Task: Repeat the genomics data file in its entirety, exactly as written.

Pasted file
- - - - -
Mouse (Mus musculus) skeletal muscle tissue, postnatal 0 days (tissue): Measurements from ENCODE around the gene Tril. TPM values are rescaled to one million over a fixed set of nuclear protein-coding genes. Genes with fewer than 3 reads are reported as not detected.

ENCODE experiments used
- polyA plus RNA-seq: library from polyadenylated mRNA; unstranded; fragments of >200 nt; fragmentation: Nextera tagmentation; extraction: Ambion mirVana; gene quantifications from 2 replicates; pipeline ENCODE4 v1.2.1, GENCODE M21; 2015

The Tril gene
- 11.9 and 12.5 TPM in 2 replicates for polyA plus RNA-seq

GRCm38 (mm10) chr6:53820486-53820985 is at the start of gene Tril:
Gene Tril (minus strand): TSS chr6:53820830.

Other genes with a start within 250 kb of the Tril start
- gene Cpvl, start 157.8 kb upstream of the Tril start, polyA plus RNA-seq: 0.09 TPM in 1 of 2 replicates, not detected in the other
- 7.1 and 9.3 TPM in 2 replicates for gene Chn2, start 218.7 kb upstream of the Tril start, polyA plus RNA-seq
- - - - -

Mouse (Mus musculus) skeletal muscle tissue, postnatal 0 days (tissue): Measurements from ENCODE around the gene Tril. TPM values are rescaled to one million over a fixed set of nuclear protein-coding genes. Genes with fewer than 3 reads are reported as not detected.

ENCODE experiments used
- polyA plus RNA-seq: library from polyadenylated mRNA; unstranded; fragments of >200 nt; fragmentation: Nextera tagmentation; extraction: Ambion mirVana; gene quantifications from 2 replicates; pipeline ENCODE4 v1.2.1, GENCODE M21; 2015

The Tril gene
- 11.9 and 12.5 TPM in 2 replicates for polyA plus RNA-seq

GRCm38 (mm10) chr6:53820486-53820985 is at the start of gene Tril:
Gene Tril (minus strand): TSS chr6:53820830.

Other genes with a start within 250 kb of the Tril start
- gene Cpvl, start 157.8 kb upstream of the Tril start, polyA plus RNA-seq: 0.09 TPM in 1 of 2 replicates, not detected in the other
- 7.1 and 9.3 TPM in 2 replicates for gene Chn2, start 218.7 kb upstream of the Tril start, polyA plus RNA-seq